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Now, AI helps in diagnosing lung diseases

A study presented at the European Respiratory Society’s International Congress has revealed that Artificial Intelligence (AI) could improve the interpretation of lung tests. This study is among the many in the recent years that have used AI to improve detection of diseases.

And, many of them are achieving near-human efficiency in detecting deadly diseases.

How are most of the lung tests conducted?

A series of tests are conducted to test the volume and speed of air during breathing. Spirometry  is most commonly used lung test. A spirometer records the volume and speed at which the air is moving in and out of your lungs.

This is generally followed by a plethysmography test. This is used to measure the amount of air you can hold in your lungs.  And, the last one is a diffusion test. As the name implies, the test measures how well the lungs process the air you breathe and allow the oxygen and carbon dioxide to pass in and out of your blood.

The study contends that most of the tests are conducted based on expert opinion and international guidelines.

‘Algorithm can do complex reasoning’

In this study, researchers included data from 968 people who were undergoing lung function testing for the first time. They then used machine learning techniques to understand and analyse lung functions.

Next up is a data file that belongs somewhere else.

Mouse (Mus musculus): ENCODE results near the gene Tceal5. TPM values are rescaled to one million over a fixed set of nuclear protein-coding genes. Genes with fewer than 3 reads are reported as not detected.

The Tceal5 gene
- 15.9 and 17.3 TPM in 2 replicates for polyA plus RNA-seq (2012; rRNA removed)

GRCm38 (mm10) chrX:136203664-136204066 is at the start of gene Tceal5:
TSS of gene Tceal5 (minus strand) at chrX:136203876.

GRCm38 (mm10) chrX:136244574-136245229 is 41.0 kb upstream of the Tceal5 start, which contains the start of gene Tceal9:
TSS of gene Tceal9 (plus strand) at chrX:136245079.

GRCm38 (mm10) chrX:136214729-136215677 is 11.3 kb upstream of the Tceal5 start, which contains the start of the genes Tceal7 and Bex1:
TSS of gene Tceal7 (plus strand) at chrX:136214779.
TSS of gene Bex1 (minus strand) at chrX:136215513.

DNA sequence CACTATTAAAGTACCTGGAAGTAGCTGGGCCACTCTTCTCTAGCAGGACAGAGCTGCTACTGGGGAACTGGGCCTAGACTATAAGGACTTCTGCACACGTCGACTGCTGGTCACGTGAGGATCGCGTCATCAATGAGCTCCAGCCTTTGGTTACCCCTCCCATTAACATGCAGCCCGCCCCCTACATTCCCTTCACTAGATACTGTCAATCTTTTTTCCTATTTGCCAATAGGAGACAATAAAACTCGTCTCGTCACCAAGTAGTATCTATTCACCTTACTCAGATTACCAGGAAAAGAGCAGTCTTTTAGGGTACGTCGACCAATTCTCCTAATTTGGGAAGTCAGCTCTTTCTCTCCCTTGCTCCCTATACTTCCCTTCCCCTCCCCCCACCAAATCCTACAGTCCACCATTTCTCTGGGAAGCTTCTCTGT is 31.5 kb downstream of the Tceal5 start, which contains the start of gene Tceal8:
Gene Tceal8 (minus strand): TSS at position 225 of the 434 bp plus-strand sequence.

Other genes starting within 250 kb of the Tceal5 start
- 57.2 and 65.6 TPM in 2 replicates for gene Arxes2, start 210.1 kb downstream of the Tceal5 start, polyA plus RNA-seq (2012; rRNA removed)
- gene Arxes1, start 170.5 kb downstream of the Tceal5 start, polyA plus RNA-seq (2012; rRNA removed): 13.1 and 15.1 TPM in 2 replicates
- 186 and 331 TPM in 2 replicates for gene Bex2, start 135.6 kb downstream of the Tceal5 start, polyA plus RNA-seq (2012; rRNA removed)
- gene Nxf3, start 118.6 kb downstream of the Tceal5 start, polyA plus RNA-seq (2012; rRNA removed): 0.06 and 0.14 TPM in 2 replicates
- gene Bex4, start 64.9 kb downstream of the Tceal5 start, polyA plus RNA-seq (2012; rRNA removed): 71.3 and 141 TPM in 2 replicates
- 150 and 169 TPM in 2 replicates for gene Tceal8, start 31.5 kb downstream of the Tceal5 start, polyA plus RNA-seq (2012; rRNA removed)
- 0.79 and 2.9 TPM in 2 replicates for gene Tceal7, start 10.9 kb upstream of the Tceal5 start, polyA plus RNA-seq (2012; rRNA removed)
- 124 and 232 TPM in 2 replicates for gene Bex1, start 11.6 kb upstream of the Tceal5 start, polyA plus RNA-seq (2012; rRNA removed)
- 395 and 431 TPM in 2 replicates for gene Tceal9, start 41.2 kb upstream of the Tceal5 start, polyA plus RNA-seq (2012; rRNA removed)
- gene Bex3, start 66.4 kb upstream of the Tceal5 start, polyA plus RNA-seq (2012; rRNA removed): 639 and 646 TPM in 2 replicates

Machine learning utilises algorithms that can learn from and perform predictive data analysis.

The formulated an algorithm in addition to the routine process. The algorithm factored in smoking history, body mass index, and age. Now, based on the patterns — of both the clinical and lung function data — the algorithm made suggestions for the most likely diagnosis.

Wim Janssens, the author of the study, said:

We have demonstrated that artificial intelligence can provide us with a more accurate diagnosis in this new study. The beauty of our development is that the algorithm can simulate the complex reasoning that a clinician uses to give their diagnosis, but in a more standardised and objective way so it removes any bias.

Another author Marko Topalovic said:

The benefit of this method is a more accurate and automated interpretation of pulmonary function tests, and thus better disease detection. Not only can this help non-experienced clinicians, but it also has many benefits for healthcare overall as it is time saving in achieving a final diagnosis as it could decrease the number of redundant additional tests clinicians are taking to confirm the diagnosis.

Source: EurekAlert!

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